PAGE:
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Why we need more complex female film characters

The new Chicago film “Jessica” brings a complicated woman to the forefront of her own story.

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Poster for the Chicago indie film 'Jessica.' (Jessica/Folded Rose Productions)

2012 ended on a five-year low for female roles at the movies, with box office blockbusters dominated yet again by hunky male superheroes and women as mostly eye candy on the side.

The simple truth is that Hollywood films rarely feature a women in a starring role—i.e. not just as a love interest for the male lead, but as a genuinely complex and multi-faceted character who is at the center of her own story.

Thankfully, an exciting new work from Chicago-based writer/director Scott K. Foley aims to close the gender gap.

Jessica is a coming-of-age drama about a troubled 24-year-old, played by Steppenwolf actress Maya Boudreau, who has no idea what to with her life after college. Sound familiar? The tagline on the film’s Kickstarter page (the creative team behind Jessica is currently halfway to their funding goal of $25,000, with only nine days left) also echoes the sentiments of a millennial generation in crisis: “a movie for anyone who has felt a little lost.”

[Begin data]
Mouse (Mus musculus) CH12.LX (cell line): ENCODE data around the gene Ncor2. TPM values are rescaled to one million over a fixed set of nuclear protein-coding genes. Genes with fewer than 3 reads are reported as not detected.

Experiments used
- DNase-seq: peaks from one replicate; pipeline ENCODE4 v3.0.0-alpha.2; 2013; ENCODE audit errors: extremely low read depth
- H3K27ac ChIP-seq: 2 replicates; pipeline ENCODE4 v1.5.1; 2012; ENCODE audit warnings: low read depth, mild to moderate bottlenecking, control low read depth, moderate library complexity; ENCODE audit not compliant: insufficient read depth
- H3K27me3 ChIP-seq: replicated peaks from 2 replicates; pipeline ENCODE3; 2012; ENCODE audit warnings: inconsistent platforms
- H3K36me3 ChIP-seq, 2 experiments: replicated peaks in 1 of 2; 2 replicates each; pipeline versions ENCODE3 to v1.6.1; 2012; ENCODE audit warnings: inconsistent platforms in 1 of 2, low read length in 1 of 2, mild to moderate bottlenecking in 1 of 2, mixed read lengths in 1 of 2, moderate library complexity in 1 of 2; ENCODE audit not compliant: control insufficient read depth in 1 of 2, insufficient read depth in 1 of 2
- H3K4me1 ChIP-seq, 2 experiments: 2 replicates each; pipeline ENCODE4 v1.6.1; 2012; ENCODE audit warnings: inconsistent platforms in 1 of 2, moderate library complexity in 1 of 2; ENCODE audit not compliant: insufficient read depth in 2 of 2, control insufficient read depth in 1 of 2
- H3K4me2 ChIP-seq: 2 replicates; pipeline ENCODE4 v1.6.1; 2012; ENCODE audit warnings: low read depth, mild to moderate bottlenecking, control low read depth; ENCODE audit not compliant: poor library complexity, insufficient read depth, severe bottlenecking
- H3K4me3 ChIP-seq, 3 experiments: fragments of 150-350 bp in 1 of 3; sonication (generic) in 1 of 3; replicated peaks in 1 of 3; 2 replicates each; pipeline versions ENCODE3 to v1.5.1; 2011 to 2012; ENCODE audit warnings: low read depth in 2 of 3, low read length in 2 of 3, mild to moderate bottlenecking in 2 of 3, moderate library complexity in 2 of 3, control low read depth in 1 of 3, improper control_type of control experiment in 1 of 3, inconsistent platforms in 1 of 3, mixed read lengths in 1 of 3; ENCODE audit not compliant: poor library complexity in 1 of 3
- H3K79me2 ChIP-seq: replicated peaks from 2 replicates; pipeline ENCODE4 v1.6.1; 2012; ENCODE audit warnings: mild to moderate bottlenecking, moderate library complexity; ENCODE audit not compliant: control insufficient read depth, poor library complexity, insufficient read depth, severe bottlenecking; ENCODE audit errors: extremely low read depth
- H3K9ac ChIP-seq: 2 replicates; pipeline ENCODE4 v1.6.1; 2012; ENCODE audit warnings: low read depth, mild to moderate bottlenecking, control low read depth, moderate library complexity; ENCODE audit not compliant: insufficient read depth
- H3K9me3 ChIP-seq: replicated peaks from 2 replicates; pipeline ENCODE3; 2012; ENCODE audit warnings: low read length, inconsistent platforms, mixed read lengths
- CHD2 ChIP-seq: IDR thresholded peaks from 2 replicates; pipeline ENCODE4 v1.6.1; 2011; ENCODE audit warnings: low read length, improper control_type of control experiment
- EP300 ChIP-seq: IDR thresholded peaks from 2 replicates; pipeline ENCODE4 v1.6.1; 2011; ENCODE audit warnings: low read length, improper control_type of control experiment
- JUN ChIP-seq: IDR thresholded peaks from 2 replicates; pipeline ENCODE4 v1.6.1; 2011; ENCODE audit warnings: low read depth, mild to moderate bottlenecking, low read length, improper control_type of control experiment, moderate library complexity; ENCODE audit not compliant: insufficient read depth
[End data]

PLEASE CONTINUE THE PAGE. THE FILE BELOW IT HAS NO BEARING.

Of course, this premise is ripe with relatability for the Girls-era of struggling female twenty-somethings; but with the exception of the splendid Frances Ha (which premiered earlier this summer to very little fanfare), a cinematic story like this one has been hard to come by in recent years.

Audiences remember films like these because they really are so uncommon, especially on a big-budget scale. Also, women long for lead female characters like Bridget Jones, Muriel Heslop and Annie from Bridesmaids because they are messy, complicated and, above all, relatable.

Perhaps the scarcity of films with female leads is due to the fact that women make up only nine percent of the directors in Hollywood, and the majority of male directors prefer making films about men.

In addition, the “safe” popularity of superhero movies and testosterone-powered action flicks (which usually only show women clad in skintight bodysuits or bikinis to satisfy the male gaze) may be why studio execs keep pushing the same male archetypes on to blockbuster audiences year after year, instead of giving more female-fronted films a chance.

Hopefully, more films like Jessica will continue to challenge the status quo, and prove that stories about women still deserve to be seen, heard and celebrated.

Leah Pickett writes about popular culture for WBEZ. Follow her on Facebook, Twitter or Tumblr.

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